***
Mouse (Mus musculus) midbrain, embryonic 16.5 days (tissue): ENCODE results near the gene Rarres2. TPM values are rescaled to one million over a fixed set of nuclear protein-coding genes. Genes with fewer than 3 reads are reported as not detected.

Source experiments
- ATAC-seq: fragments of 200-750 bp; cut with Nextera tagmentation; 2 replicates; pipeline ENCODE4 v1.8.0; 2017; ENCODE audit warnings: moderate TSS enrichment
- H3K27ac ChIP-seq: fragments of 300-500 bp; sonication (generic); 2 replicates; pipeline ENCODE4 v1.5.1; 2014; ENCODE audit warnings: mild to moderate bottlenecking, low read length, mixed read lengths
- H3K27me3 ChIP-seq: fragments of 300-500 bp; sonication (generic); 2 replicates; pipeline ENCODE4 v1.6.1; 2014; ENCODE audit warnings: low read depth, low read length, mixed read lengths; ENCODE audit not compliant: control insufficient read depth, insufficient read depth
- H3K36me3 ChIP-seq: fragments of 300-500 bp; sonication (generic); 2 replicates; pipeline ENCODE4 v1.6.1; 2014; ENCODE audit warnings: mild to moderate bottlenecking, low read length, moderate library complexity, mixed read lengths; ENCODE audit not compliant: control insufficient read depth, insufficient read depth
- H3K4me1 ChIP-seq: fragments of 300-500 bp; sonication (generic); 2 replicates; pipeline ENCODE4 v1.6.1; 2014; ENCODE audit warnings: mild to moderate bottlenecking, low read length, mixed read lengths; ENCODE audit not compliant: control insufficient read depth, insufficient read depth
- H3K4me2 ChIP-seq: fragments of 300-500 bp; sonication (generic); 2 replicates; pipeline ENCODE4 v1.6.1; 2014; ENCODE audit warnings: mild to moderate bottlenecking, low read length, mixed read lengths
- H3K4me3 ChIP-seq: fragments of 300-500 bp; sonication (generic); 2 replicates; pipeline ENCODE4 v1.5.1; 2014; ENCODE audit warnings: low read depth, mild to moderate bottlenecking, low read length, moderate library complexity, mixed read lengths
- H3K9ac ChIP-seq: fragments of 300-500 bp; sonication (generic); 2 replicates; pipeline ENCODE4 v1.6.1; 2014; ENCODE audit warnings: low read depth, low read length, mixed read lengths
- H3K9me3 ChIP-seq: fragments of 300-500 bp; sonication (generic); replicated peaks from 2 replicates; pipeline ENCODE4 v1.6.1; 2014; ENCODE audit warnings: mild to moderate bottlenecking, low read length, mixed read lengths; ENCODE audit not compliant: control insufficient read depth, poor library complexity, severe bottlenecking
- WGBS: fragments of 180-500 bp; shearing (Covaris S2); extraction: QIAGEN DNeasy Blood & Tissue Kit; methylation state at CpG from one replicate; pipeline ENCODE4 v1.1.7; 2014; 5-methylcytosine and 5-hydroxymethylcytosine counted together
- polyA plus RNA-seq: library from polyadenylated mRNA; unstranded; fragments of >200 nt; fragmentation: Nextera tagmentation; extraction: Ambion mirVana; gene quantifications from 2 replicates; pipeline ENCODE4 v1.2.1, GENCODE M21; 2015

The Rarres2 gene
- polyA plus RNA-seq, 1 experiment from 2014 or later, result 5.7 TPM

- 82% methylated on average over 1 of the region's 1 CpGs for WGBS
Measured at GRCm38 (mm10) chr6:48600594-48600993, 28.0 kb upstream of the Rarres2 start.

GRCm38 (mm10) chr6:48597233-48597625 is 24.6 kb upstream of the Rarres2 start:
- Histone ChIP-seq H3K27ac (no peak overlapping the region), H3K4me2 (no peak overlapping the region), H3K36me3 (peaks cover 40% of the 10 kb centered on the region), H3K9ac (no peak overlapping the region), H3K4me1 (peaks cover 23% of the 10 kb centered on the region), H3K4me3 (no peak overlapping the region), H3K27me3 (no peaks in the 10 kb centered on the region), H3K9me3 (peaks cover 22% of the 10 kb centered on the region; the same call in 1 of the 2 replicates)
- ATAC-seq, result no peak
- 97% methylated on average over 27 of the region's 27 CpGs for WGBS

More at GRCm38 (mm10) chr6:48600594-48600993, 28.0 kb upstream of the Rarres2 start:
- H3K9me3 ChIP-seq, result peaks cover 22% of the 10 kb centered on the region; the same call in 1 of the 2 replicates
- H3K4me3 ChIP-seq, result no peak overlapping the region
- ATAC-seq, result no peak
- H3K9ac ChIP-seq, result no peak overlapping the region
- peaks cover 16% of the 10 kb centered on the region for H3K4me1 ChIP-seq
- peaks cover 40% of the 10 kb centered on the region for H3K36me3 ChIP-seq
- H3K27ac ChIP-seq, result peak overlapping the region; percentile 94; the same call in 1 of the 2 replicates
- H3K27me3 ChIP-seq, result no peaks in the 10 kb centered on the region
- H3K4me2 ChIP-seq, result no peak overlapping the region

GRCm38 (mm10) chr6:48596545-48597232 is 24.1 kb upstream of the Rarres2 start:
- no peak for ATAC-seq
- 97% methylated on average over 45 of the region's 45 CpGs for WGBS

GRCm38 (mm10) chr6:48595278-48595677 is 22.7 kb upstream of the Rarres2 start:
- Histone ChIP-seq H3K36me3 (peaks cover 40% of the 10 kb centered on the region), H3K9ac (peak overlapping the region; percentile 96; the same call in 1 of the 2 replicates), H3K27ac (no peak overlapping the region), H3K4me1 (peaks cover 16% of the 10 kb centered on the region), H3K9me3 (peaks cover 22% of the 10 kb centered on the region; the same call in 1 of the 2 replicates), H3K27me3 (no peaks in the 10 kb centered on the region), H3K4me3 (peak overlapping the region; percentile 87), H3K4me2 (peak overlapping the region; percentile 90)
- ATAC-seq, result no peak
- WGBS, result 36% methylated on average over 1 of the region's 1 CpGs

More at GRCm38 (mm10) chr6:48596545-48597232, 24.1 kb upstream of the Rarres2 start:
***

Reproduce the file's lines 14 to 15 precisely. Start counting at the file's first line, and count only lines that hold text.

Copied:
The Rarres2 gene
- polyA plus RNA-seq, 1 experiment from 2014 or later, result 5.7 TPM